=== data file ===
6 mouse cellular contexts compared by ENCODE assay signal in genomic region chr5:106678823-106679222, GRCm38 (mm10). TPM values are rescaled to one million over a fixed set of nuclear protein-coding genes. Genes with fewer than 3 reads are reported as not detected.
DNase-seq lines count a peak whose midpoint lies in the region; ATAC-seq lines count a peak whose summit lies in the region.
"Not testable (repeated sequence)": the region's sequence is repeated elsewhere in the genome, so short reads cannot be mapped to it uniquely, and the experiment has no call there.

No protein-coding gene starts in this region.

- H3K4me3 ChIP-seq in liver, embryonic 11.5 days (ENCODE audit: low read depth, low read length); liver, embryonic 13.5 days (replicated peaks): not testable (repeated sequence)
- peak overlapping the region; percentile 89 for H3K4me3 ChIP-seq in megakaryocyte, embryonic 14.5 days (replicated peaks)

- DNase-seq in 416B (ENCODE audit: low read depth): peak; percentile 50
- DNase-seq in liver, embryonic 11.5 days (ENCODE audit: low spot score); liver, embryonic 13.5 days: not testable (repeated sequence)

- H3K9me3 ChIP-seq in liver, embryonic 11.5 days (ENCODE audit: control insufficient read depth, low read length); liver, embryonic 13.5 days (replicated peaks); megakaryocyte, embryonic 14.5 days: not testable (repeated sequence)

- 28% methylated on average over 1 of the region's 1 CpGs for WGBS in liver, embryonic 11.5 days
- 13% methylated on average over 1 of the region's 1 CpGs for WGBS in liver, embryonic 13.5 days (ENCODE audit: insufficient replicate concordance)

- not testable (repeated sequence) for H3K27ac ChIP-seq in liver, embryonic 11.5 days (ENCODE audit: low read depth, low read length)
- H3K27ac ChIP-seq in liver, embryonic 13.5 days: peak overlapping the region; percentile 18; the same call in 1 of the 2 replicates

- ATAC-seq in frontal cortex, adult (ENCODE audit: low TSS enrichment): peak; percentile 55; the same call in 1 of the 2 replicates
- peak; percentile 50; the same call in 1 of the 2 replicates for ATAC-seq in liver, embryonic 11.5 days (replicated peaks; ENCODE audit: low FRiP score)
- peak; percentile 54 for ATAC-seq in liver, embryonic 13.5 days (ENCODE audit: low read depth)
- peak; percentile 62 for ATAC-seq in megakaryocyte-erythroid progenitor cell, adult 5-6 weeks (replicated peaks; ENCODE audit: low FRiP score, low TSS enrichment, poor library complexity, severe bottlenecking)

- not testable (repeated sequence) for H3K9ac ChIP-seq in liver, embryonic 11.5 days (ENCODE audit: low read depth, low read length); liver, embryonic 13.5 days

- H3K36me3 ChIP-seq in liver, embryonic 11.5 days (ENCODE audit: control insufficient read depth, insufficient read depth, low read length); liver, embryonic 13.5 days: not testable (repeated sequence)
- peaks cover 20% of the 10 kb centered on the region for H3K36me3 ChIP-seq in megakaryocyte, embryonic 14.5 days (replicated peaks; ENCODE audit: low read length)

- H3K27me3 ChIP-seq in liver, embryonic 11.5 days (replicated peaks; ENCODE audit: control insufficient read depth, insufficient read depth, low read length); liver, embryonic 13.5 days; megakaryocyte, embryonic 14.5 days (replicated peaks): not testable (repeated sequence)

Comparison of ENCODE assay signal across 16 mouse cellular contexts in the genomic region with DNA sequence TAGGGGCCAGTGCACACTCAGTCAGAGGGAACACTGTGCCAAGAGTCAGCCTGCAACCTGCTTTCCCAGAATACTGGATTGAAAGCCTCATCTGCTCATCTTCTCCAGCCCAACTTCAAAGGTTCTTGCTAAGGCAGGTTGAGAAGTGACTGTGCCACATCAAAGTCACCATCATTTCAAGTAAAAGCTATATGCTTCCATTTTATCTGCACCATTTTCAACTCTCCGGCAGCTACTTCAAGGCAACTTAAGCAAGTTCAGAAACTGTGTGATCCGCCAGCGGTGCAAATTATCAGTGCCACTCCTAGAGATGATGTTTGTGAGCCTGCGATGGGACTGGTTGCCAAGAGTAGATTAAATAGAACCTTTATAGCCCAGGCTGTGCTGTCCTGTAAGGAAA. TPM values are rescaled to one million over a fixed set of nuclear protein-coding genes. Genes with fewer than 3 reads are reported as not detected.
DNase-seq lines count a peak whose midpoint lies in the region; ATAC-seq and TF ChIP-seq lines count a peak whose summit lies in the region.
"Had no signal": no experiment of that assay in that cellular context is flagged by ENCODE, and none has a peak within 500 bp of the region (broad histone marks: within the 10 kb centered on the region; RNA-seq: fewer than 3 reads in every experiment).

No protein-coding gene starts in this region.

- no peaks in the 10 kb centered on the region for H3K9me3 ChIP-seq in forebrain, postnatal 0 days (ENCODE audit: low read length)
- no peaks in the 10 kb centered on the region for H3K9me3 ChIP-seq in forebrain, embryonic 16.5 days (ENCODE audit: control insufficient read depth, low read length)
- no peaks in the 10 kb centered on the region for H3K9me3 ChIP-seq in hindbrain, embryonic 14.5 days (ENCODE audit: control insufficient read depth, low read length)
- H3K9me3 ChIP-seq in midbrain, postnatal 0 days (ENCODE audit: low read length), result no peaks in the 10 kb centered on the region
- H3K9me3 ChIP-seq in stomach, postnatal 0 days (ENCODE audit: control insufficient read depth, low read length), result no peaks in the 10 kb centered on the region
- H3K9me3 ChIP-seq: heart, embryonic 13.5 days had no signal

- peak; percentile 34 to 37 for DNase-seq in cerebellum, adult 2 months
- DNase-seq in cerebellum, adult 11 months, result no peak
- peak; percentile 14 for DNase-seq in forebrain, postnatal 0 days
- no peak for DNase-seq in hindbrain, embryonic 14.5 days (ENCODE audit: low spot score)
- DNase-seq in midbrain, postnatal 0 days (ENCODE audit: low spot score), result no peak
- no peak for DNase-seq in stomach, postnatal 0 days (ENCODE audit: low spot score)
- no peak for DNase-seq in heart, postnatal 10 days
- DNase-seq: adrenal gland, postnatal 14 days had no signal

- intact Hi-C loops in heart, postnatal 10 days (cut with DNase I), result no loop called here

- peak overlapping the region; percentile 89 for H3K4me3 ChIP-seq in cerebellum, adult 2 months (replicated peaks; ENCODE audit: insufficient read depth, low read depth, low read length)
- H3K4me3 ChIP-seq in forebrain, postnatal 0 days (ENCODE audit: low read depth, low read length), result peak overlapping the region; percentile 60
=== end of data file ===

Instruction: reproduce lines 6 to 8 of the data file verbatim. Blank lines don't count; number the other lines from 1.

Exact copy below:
- peak overlapping the region; percentile 89 for H3K4me3 ChIP-seq in megakaryocyte, embryonic 14.5 days (replicated peaks)

- DNase-seq in 416B (ENCODE audit: low read depth): peak; percentile 50
- DNase-seq in liver, embryonic 11.5 days (ENCODE audit: low spot score); liver, embryonic 13.5 days: not testable (repeated sequence)